3 Cargill v. Power, 1 Mich. 369. 411 ; Stevens v. Andrews, 31 Mo. The contrary ruling was made in 205 ; Hasbrouck v. Shipman, 16 Wis. Butler v. Palmer, 1 Hill, 324, by 296. In Breitenbach v. Bush, 44 analogy to the Statute of Limitations. Penn. St. 313, and Coxe v. Martin, The statute, it was said, was no more 44 Penn. St. 322, it was held that an in effect than saying : “Unless you act staying all civil process against redeem within the shorter time pre- volunteers who had enlisted in the scribed, you shall have no action for national service for three years or a recovery of the land, nor shall your during the war was valid, during defence against an action be allowed, the war" being construed to mean provided you get possession.” And unless the war should sooner termiin Robinson v. Howe, 13 Wis. 346, nate. See also State v. Carew, 13 the court, speaking of a similar right Rich. 498. A general law that all in a party, say: “So far as his right suits pending should be continued of redemption was concerned, it was until peace between the Confederate not derived from any contract, but States and the United States, was was given by the law only; and the held void in Burt v. Williams, 24 time within which he might exercise Ark. 94. See also Taylor v. Stearns, it might be shortened by the legisla- 18 Grat. 244 ; Hudspeth v. Davis, 41 ture, provided a reasonable time was Ala. 389; Aycock v. Martin, 37 Geo. left in which to exercise it, without 124; Coffman v. Bank of Kentucky, impairing the obligation of any con 40 Miss. 29; Jacobs v. Smallwood,

feiture of the charter of a corporation for acts or omissions which constituted no cause of forfeiture at the time they occurred. And it has been held that where a statute authorized a municipal corporation to issue bonds, and to exercise the power of local taxation in order to pay them, and persons bought and paid value for bonds issued accordingly, this power of taxation is part of the contract, and cannot be withdrawn until the bonds are satisfied ; that an attempt to repeal or restrict it by statute is void ; and that unless the corporation imposes and collects the tax in all respects as if the subsequent statute had not been passed, it will be compelled to do so by mandamus. And it has also been held that a statute repealing a former statute, which made the stock of stockholders in a corporation liable for its debts, was, in respect to creditors existing at the time of the repeal, a law impairing the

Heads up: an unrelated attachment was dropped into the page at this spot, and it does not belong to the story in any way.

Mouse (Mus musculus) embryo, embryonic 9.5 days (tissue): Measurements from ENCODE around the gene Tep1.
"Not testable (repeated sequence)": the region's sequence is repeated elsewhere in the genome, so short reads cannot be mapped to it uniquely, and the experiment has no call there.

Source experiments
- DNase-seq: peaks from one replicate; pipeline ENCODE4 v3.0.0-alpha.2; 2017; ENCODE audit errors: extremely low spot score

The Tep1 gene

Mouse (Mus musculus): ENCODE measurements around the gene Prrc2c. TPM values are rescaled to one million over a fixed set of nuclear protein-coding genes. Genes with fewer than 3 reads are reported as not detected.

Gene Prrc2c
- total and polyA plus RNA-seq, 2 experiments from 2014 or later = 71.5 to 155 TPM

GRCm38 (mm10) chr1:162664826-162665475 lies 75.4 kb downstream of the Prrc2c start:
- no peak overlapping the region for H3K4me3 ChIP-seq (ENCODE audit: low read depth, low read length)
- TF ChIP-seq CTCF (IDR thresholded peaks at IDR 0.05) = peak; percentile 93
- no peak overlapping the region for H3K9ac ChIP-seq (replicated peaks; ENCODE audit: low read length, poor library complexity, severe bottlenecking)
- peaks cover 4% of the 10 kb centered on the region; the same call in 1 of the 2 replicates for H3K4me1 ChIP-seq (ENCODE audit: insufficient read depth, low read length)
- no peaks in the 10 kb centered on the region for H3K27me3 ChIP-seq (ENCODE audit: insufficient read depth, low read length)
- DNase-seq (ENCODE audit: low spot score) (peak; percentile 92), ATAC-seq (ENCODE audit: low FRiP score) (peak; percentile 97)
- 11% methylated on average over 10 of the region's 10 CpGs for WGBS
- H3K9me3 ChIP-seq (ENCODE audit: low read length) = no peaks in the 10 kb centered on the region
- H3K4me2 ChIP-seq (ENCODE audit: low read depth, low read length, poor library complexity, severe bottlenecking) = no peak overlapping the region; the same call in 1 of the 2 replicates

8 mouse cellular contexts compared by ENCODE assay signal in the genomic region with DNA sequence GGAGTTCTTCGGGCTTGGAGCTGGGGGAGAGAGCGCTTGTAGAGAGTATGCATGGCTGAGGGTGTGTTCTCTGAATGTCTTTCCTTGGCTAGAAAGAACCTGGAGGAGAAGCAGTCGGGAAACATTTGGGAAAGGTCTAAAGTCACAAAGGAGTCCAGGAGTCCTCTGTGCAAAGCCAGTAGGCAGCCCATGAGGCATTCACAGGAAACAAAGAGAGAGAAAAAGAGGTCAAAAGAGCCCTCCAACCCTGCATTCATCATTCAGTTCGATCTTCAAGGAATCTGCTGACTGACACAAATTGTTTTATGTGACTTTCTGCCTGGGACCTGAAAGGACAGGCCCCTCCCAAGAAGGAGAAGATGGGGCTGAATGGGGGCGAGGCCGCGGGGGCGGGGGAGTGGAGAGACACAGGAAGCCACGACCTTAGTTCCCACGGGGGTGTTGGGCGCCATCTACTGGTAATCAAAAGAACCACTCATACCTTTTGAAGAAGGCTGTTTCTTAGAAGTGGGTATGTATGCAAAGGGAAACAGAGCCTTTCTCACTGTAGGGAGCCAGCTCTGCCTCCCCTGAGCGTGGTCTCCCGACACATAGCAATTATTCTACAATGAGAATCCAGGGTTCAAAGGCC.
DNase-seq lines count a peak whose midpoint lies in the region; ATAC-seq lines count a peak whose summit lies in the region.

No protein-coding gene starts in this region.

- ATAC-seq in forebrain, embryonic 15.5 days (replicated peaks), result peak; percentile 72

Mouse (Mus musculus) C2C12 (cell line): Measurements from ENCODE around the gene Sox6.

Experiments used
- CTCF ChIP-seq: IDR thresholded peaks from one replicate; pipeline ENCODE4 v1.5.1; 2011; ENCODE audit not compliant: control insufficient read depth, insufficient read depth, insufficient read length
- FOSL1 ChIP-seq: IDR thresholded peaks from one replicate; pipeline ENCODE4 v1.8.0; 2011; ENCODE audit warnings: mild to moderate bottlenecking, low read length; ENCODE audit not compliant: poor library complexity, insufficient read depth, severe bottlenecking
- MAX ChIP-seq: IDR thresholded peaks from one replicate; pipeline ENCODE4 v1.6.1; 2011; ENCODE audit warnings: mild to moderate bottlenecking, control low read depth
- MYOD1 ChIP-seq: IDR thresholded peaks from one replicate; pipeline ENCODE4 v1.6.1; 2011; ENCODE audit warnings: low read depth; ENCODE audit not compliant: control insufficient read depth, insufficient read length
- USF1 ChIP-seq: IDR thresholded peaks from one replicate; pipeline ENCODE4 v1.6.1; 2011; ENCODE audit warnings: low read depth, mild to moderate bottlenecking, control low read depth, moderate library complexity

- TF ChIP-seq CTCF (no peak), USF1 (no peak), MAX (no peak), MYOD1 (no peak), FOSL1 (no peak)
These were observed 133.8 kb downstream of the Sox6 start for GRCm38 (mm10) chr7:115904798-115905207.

obligation of contracts. In each of these cases it is evi[* 293] dent that substantial rights * were affected ; and so far as

the laws which were held void operated upon the remedy, they either had an effect equivalent to importing some new stipulation into the contract, or they failed to leave the party a substantial remedy such as was assured to him by the law in force 63 N. C. 112 ; Cutts v. Hardee, 38 empting soldiers from civil process Geo. 350; Sequestration Cases, 30 Tex. until thirty days after their discharge 688. A law permitting a year's stay from military service was held valid upon judgments where security is as to all contracts subsequently engiven was held valid in Farnsworth tered into, in Bruns v. Crawford, 34 v. Vance, 2 Cold. 108 ; but this de- Mo. 330. And see McCormick v. cision was overruled in Webster v. Rusch, 15 Iowa, 127. A statute susRose, 6 Heisk. 93 ; s. c. 19 Am. pending limitation laws during the Rep. 583. A statute was held void existence of civil war, and until the which stayed all proceedings against State was restored to her proper revolunteers who had enlisted during lations to the Union, was sustained the war,” this period being indefinite. in Bender v. Crawford, 33 Tex. 745. Clark v. Martin, 3 Grant's Cas. 393. Compare Bradford v. Shine, 13 Fla. In Johnson v. Higgins, 3 Met. (Ky.) 393. 566, it was held that the act of the 1 People v. Jackson and Michigan Kentucky legislature of May 24, 1861, Plank Road Co., 9 Mich. 285, per which forbade the rendition in all Christiancy, J. ; State v. Tombeckbee the courts of the State, of any judg- Bank, 2 Stew. 30. See Ireland v. ment from date till January 1st, 1862, Turnpike Co., 19 Ohio, N. s. 373. was valid. It related, it was said, 2 Van Hoffman v. Quincy, 4 Wall. not to the remedy for enforcing a 535. See also Soutter v. Madison, 15 contract, but to the courts which Wis. 30; Smith v. Appleton, 19 Wis. administer the remedy; and those 468. courts, in a legal sense, constitute 3 Hawthorne v. Calef, 2 Wall. 10. no part of the remcdy. A law ex